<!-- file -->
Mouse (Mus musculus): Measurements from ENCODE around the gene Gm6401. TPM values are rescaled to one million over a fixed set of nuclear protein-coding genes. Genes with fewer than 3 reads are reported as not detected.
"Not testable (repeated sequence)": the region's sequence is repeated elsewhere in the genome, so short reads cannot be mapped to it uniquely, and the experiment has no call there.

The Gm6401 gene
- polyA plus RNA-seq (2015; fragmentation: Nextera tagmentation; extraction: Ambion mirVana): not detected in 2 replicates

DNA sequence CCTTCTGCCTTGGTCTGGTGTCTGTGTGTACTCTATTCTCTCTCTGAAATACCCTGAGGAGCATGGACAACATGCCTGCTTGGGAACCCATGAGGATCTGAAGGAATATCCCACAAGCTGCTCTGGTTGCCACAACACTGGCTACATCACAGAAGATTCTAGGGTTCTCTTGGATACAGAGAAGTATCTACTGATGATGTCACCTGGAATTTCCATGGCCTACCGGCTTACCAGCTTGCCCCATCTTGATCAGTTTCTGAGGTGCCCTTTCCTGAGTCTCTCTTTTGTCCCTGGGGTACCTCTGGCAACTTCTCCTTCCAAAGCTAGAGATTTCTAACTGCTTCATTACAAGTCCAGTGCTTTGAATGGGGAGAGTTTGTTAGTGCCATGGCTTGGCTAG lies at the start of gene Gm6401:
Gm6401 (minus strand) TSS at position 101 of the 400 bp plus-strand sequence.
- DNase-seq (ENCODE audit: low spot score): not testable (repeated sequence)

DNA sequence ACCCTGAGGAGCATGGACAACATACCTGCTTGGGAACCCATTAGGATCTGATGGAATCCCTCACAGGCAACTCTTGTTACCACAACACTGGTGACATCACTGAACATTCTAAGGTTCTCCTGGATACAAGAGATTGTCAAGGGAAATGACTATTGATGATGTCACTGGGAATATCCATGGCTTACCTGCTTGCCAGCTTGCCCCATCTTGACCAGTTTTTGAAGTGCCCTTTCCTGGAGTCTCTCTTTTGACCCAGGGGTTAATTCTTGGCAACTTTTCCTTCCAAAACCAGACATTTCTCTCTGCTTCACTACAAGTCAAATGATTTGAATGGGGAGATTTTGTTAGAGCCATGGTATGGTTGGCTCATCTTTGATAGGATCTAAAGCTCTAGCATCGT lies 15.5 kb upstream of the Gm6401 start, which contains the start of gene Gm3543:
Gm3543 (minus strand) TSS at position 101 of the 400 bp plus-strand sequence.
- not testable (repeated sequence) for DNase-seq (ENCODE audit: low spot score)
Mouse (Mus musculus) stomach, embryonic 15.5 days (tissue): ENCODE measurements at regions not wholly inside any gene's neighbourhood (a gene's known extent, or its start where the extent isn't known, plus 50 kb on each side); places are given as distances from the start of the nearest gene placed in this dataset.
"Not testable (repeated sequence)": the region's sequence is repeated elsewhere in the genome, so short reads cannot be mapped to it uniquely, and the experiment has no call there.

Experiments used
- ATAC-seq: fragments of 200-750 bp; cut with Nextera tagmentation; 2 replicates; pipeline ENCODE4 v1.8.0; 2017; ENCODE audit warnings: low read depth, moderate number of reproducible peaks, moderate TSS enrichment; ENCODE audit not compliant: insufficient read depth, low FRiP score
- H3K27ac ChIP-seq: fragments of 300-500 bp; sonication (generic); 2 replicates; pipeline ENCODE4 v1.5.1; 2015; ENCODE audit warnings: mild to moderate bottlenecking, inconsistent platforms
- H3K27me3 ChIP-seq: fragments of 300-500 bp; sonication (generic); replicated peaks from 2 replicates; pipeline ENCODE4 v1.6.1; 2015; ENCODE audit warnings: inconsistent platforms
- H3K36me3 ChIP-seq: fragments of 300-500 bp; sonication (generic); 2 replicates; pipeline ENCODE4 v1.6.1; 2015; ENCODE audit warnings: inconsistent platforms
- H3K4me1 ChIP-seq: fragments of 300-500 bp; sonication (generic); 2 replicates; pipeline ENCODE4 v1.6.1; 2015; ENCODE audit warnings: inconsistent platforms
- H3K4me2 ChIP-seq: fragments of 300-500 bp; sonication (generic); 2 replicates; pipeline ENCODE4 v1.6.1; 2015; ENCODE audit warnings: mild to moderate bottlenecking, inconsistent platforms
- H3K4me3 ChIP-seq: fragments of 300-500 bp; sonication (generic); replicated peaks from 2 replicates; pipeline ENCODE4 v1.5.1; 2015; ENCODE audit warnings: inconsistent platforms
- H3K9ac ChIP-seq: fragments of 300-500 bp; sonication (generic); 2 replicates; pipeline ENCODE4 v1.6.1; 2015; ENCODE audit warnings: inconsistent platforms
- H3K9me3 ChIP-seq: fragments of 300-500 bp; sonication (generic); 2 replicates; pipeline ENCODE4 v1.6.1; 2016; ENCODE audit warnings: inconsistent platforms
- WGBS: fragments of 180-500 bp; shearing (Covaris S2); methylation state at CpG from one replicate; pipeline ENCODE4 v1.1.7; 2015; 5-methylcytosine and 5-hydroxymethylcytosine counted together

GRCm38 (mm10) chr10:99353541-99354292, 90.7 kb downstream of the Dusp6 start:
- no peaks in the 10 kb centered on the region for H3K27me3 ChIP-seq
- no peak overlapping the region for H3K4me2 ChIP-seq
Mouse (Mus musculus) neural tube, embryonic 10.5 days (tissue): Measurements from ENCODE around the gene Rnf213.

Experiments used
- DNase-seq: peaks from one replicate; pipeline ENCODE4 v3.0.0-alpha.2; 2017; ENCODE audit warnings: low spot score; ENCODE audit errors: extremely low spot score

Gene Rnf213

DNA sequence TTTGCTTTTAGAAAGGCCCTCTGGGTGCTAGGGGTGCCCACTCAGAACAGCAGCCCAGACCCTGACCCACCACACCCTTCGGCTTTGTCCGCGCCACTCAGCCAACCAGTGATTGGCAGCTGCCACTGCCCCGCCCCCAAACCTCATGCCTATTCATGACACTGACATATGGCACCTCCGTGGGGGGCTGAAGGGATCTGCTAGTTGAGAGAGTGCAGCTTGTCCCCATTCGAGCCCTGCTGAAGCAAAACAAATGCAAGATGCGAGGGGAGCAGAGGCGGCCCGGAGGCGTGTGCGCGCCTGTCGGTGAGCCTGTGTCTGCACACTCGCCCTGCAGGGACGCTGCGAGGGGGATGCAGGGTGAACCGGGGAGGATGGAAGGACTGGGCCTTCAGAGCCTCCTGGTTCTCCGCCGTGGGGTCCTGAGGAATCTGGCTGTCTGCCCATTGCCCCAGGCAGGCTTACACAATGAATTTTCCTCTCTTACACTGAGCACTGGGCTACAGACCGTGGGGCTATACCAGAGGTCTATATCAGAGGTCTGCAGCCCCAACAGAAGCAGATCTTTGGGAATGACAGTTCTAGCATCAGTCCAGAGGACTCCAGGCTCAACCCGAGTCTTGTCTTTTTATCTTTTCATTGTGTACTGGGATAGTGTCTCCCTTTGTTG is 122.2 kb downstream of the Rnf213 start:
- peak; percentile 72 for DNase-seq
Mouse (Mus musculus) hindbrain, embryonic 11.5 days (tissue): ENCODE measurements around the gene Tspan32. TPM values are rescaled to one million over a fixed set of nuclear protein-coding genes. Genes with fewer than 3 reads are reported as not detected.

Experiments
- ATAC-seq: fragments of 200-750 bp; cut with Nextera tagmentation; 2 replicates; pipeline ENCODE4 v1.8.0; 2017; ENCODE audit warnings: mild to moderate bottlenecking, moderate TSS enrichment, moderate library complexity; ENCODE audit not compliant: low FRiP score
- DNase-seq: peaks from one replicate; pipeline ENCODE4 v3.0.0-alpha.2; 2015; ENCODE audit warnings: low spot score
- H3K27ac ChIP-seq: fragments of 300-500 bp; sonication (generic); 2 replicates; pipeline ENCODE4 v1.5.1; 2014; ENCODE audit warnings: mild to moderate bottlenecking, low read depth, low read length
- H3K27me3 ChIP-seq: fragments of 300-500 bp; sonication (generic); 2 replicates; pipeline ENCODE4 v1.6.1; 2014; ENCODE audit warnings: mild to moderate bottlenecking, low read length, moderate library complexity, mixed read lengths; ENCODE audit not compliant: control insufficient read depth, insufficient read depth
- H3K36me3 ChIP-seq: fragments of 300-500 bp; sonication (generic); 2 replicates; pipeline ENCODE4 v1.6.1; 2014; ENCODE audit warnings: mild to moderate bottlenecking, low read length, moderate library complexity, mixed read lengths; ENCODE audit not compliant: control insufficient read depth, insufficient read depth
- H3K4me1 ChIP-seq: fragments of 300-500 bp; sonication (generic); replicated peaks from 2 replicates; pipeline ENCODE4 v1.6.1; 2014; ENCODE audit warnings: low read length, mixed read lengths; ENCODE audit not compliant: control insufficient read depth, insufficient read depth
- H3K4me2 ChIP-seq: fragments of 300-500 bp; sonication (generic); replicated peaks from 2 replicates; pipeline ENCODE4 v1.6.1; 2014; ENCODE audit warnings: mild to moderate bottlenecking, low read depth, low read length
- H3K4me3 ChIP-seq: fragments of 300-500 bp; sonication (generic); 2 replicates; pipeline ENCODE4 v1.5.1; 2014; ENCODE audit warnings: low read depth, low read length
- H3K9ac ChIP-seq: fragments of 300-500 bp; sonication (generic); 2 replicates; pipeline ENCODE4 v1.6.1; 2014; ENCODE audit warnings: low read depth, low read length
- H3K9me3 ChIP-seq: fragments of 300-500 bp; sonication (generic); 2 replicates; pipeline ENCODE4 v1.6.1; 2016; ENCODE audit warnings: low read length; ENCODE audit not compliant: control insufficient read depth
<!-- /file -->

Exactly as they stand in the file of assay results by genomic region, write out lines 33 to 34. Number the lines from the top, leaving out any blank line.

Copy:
Mouse (Mus musculus) hindbrain, embryonic 11.5 days (tissue): ENCODE measurements around the gene Tspan32. TPM values are rescaled to one million over a fixed set of nuclear protein-coding genes. Genes with fewer than 3 reads are reported as not detected.

Experiments